"Given that pachecoi, speluncae and iraiensis pass the test of sympatry, it would seem that their treatment as separate biological species is secure. The molecular analysis of Bornschein et al. (2007) establishes the monophyly of pachecoi, novacapitalis, diamantinensis, and species novum #2 as a clade distinct from speluncae, iraiensis and species novum # 1. So the issue then becomes whether pachecoi, diamantinensis, and sp. novum #2 should be considered separate species, or merely subspecies of novacapitalis, which has priority. As reiterated above, diamantinensis differs diagnosably (no overlap) in two characters of its song from novacapitalis (along with possessing 2 diagnostic call types and differing in plumage characters), and so, would seem to fit the Krabbe/Schulenberg criteria for recognition as separate species. Songs of pachecoi and novacapitalis also seem to differ diagnosably from one another in pace, frequency and note length (Table 2, Maurício 2005); pachecoi has a unique call not found in novacapitalis; and the two forms differ in plumage characters. So, again, these two taxa would seem to meet the Krabbe/Schulenberg criteria for recognition as separate species.

"The remaining pairwise comparisons to consider are diamantinensis versus pachecoi, and each of those forms relative to species novum #2. To reiterate, diamantinensis differs diagnosably in plumage characters from species novum #2, but is indistinguishable from pachecoi (except for immature males, which can be diagnosed on plumage characters). Since species novum #2 hasn't been formally described (except by Raposo et al. 2006), the SACC does not recognize it at any level, so it would seem that for the time being it is a moot point as to whether or not it is distinct from diamantinensis [The known ranges of the two forms are separated by more than 500 km; they occupy different habitats, with diamantinensis being strictly a forest bird and species novum #2 being found in both forest and non-forest habitats, but more often in campo rupestre; they differ diagnosably in plumage characters; they differ diagnosably in at least one call type; and the observed sequence divergence in mitochondrial DNA was 4.5%] or pachecoi. The diagnosability of diamantinensis relative to pachecoi rests on non-overlapping differences in wing covert pattern of immature males, diagnostic differences in calls, diagnostic differences in pace of the transitional segment of the accelerating song type, and in the 5.0% mitochondrial DNA sequence divergence (Bornschein et al. 2007).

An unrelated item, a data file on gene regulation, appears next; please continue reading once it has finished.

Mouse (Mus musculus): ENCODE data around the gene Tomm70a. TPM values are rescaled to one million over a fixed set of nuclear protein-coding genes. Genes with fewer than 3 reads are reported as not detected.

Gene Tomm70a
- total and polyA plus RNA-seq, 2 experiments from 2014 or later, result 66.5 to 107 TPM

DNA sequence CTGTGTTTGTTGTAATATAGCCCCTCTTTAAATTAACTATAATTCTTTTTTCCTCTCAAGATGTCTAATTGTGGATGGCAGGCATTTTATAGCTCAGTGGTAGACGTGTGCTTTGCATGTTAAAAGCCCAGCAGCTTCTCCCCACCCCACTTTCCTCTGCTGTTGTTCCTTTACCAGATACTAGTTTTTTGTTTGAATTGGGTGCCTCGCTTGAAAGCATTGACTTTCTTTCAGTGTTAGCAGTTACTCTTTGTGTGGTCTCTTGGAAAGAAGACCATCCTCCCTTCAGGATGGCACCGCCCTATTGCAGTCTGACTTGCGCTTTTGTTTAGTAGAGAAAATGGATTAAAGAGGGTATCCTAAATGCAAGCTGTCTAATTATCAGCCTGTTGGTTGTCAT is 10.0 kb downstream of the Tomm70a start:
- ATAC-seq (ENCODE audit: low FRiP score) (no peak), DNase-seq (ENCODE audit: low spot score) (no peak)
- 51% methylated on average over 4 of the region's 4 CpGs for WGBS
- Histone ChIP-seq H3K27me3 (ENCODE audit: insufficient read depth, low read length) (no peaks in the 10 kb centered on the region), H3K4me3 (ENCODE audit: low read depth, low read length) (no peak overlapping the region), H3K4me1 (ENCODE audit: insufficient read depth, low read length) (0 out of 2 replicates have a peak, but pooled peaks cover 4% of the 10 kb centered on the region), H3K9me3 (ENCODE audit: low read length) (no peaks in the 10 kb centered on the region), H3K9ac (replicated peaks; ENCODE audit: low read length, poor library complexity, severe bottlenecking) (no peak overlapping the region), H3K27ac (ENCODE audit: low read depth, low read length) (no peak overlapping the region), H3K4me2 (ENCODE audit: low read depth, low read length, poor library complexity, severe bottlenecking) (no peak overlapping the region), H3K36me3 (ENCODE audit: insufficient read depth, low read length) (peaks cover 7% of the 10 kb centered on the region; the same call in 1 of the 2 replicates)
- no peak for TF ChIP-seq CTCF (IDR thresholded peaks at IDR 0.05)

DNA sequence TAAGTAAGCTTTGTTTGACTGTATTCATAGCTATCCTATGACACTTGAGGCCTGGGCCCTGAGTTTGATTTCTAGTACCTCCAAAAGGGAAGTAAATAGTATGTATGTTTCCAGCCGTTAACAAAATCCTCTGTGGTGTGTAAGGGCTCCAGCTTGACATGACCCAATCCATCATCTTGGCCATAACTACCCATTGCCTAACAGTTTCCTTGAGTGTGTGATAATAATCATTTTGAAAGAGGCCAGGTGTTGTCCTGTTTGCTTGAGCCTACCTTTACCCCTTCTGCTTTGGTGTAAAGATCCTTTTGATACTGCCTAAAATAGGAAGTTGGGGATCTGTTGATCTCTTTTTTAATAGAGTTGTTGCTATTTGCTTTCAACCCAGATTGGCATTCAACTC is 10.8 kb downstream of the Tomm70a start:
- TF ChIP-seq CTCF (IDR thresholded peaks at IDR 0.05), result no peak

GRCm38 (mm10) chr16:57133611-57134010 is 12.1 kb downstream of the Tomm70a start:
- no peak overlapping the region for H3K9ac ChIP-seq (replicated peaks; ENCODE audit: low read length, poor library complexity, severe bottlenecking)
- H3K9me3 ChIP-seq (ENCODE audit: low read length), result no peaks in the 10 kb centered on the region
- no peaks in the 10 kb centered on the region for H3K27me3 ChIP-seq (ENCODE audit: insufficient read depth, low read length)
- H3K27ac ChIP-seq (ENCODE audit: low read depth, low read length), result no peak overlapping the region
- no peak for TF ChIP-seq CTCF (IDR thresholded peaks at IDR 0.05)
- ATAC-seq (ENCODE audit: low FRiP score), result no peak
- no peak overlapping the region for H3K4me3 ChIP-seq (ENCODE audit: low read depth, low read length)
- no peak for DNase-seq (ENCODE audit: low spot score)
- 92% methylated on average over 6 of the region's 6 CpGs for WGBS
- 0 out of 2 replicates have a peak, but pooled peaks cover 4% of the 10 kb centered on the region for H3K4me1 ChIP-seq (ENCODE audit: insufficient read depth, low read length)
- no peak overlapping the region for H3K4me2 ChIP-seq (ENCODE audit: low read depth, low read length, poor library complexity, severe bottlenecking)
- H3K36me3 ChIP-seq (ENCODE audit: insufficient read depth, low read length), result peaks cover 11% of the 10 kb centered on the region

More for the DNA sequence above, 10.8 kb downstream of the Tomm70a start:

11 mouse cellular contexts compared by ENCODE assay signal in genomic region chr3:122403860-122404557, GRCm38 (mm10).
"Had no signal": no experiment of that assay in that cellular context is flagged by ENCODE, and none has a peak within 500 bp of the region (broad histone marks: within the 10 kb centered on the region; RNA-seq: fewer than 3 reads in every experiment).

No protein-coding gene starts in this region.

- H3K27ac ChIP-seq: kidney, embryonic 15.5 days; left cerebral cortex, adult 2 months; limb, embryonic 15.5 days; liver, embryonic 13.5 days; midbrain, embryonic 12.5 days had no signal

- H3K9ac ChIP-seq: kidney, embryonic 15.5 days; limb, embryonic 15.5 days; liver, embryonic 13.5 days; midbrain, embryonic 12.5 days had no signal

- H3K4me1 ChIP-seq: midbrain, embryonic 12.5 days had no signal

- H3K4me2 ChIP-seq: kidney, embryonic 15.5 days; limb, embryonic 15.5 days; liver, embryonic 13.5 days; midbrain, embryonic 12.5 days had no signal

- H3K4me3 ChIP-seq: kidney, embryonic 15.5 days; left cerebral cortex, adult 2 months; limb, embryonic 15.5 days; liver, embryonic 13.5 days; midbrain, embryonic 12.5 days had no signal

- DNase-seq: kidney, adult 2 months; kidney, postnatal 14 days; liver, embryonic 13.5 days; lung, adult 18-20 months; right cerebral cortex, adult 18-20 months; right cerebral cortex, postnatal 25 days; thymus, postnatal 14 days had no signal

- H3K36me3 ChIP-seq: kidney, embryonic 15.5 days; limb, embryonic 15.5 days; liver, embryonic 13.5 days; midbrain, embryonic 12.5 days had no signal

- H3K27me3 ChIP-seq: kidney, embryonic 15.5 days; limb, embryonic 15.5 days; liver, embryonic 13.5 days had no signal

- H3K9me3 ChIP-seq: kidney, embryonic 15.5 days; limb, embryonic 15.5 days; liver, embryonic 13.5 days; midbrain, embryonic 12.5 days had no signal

"I would submit that the sum of the distinctions between diamantinensis, pachecoi and species novum #2, although perhaps not meeting the Krabbe/Schulenberg criteria for biological species, are, in fact, consistent with separate species status. They are as different from one another (differing ecologically, morphologically, and in calls, but with overlapping song characters) as are speluncae and iraiensis, two taxa in the same genus that despite subtle morphological differences and overlapping song parameters, exist sympatrically while maintaining their genetic integrity. The yardstick supplied by the speluncae/iraiensis example would seem to answer the question of whether diagnostic differences in calls can be as important as diagnostic differences in songs when it comes to mate choice and pre-mating barriers to reproduction. As pointed out by Daniel, differences in calls have been shown to be more important than songs in sorting out the species-limits in the Hypocnemis cantator group of antbirds. Isler et al. showed that the taxa peruviana and collinsi/subflava, although not differing diagnosably in song characters, did have distinctly different call types, and mated assortatively in areas of syntopy. Conversely, within the Schistocichla group of antbirds, calls did not vary appreciably between taxa, whereas songs did. I realize that we are talking about two different genera, but the point remains the same - different vocal characters may have different relative importance from one group of birds to the next.